Nobel winners condemn 'religious' science prize
Nobel prize winners have criticised an eminent British scientist for accepting a US-funded £1 million ($1.6 million, 1.1 million euro) prize for exploring life's spiritual dimension.
The cosmologist Martin Rees, Britain's Astronomer Royal, was awarded this year's Templeton Prize, endowed by the late US mutual fund pioneer John Templeton, late Wednesday.
The Templeton Foundation said Rees's "profound insights on the cosmos have provoked vital questions that address mankind's deepest hopes and fears".
But some scientists are suspicious of what they see as the Templeton Foundation's religious agenda.
Professor Harry Kroto, who won the Nobel Prize for Chemistry in 1996 and is a colleague of Rees in Britain's leading scientific institution, the Royal Society, told The Times: "This news is really bad for the Royal Society, bad for the UK -- a basically secular country.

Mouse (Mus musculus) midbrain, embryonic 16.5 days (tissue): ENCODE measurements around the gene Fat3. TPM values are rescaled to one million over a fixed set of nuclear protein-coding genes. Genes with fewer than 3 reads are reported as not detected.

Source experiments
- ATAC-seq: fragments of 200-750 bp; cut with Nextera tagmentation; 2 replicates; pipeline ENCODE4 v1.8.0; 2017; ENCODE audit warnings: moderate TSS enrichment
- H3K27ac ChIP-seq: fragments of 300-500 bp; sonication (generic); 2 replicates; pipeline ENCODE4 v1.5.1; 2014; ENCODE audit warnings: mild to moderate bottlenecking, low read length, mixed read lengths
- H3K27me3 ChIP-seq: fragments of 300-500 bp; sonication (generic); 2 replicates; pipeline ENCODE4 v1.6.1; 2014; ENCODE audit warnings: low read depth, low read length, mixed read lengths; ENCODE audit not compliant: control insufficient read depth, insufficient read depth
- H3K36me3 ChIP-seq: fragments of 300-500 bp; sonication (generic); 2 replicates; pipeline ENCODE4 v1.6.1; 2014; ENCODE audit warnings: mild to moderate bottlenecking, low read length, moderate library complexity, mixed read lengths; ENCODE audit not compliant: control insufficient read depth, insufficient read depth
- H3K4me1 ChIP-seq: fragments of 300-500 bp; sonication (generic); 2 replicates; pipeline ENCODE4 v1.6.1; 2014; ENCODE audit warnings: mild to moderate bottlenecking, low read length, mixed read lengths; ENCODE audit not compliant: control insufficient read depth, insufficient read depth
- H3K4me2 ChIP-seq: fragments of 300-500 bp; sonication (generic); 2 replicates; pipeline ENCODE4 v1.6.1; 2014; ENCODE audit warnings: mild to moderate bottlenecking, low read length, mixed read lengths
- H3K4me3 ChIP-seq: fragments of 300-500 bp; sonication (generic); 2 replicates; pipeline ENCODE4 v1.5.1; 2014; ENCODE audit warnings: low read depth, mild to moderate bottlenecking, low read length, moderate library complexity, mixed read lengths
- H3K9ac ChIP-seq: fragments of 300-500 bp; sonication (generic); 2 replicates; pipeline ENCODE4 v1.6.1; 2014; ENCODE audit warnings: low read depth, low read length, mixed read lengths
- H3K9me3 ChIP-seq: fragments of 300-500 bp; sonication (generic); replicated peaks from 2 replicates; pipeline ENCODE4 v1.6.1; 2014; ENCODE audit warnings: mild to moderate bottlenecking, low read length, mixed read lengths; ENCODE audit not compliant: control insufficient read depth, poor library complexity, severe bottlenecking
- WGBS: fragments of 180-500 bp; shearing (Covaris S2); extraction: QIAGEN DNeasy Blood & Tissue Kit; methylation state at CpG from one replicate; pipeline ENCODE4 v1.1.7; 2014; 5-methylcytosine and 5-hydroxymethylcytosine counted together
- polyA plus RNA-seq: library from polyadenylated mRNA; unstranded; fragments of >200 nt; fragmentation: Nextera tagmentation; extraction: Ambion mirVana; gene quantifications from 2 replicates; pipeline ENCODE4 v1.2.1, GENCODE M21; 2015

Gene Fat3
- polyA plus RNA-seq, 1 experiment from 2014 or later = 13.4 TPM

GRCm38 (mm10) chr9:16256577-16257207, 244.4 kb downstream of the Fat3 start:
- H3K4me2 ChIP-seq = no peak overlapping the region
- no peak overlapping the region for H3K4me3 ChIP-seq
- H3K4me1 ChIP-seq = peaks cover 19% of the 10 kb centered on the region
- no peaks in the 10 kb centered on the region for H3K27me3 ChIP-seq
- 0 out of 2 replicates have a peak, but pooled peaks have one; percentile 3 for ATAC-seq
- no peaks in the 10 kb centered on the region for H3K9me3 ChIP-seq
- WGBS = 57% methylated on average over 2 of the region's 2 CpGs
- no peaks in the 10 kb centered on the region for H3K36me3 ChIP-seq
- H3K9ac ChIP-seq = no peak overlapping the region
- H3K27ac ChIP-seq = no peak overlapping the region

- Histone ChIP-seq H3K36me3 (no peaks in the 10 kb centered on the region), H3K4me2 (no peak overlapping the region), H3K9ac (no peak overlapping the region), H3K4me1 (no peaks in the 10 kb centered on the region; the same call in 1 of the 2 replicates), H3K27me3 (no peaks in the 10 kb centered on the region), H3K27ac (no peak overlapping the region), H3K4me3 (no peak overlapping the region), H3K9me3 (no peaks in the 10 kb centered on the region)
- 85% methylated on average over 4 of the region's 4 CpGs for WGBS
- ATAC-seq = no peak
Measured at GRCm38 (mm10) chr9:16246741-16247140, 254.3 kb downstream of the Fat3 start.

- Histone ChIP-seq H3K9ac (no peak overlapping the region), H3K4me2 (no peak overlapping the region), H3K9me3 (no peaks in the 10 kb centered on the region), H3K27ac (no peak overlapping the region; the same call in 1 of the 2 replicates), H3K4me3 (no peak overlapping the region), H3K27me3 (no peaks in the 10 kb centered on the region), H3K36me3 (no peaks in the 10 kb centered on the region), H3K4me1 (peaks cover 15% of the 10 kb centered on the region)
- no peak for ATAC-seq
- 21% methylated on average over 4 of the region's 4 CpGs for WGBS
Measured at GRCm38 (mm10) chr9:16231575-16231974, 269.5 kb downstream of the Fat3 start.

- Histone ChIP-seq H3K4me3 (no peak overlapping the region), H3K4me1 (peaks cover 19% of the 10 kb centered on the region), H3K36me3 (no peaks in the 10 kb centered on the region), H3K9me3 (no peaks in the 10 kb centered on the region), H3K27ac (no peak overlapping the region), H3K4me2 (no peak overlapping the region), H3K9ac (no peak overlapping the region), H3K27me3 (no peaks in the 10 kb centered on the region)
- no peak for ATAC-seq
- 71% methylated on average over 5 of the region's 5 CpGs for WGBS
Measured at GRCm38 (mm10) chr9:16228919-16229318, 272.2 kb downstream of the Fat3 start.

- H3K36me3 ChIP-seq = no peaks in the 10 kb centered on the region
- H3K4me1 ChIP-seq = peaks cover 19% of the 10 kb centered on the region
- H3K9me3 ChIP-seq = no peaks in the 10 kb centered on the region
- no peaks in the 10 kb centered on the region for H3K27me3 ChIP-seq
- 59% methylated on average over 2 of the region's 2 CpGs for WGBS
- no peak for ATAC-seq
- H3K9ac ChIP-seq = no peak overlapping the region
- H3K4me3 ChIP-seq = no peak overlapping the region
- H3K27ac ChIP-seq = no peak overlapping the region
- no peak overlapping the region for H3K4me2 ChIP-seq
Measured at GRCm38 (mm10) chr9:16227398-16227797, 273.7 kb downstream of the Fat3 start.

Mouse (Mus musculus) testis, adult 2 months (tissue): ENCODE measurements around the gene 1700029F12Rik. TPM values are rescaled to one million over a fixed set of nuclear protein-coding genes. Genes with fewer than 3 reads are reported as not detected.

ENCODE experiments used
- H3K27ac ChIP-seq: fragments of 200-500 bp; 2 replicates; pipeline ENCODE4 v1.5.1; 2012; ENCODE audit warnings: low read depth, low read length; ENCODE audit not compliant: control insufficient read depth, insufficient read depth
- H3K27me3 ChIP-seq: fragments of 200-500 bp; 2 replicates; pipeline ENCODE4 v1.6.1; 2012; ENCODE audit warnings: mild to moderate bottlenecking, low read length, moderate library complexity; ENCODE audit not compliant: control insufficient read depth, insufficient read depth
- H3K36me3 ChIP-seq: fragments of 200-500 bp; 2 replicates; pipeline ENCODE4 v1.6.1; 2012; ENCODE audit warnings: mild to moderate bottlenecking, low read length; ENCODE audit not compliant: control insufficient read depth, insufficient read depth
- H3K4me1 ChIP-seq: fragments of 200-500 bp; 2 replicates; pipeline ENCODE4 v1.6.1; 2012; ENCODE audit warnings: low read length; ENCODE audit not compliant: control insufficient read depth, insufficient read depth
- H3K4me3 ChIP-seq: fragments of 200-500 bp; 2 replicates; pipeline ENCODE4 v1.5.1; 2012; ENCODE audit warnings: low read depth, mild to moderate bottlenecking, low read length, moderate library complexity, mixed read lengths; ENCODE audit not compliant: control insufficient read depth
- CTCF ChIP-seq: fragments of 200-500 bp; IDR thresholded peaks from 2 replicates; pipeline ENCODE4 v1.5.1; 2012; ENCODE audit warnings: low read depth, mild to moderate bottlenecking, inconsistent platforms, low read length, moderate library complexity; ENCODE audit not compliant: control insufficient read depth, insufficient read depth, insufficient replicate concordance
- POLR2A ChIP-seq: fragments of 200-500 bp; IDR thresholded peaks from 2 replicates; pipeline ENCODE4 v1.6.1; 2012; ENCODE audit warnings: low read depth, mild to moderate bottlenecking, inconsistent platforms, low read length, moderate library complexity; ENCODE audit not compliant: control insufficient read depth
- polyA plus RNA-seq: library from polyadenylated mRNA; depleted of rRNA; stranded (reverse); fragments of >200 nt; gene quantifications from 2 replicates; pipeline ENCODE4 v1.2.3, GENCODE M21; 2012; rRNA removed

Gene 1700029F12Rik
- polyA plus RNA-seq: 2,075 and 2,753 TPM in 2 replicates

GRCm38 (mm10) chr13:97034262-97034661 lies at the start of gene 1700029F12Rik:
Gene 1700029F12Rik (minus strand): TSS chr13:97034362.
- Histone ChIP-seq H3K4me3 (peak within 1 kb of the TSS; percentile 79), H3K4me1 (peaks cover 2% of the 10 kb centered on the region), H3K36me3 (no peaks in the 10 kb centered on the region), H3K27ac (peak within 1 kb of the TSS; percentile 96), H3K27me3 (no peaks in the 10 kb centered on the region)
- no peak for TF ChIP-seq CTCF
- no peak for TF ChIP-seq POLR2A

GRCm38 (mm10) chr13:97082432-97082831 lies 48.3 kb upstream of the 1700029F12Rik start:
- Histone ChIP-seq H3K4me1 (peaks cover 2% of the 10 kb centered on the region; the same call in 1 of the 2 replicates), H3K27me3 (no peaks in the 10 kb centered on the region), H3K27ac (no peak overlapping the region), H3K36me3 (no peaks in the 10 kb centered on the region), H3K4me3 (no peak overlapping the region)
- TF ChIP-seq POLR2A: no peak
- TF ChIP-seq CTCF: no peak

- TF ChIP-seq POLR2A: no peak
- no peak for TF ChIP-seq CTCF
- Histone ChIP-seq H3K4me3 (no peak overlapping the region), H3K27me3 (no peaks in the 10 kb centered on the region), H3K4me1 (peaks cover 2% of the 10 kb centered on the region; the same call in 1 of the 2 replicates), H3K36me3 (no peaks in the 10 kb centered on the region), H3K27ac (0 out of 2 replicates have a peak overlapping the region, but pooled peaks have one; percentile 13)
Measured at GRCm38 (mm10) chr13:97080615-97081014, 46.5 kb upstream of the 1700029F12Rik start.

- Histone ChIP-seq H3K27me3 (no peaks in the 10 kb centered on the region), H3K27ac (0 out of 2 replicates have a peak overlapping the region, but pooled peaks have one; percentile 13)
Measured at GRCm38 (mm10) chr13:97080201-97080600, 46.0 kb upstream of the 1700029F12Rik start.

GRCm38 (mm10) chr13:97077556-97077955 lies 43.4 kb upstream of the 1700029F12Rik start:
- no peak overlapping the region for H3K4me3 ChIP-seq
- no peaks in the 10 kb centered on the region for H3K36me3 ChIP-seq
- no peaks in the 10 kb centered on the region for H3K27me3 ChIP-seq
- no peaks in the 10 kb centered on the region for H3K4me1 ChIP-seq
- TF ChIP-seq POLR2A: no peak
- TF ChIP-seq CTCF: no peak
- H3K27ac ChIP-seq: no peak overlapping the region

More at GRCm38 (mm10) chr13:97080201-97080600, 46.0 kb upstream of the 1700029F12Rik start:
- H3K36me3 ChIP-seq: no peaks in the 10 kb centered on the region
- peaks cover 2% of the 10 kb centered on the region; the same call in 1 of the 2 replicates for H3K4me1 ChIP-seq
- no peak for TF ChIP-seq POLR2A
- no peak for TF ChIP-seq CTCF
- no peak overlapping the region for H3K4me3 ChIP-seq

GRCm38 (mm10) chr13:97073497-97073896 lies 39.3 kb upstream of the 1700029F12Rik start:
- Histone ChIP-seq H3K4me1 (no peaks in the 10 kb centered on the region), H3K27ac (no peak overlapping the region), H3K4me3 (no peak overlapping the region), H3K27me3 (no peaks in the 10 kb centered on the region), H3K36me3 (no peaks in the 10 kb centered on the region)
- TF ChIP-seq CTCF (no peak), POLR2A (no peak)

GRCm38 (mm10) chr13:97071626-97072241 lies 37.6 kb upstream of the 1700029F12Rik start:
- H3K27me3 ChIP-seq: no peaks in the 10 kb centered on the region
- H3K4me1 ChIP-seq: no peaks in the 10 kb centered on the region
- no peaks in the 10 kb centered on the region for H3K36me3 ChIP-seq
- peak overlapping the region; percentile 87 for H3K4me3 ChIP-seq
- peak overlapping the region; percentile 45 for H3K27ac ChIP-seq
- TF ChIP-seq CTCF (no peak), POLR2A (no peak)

"The prize uses money to imply that it has obtained some sort of Nobel-like consensus from scientists on the science-religion issue.
"Yet nine out of ten eminent scientists are atheist-freethinkers for whom science is primarily about the reliable determination of truth."
Richard Roberts, who won the Nobel Prize for Medicine in 1993, said Rees could not have accepted the prize while he was president of the Royal Society. Rees quit the role last year.
"There would have been uproar," Roberts told the same newspaper. "Even to take it now, when he has only just stepped down as president, I think it's terrible.
"The Templeton Foundation is only interested in spreading religion and trying to make Christianity more acceptable."
Rees was not immediately available for comment
© 2011 AFP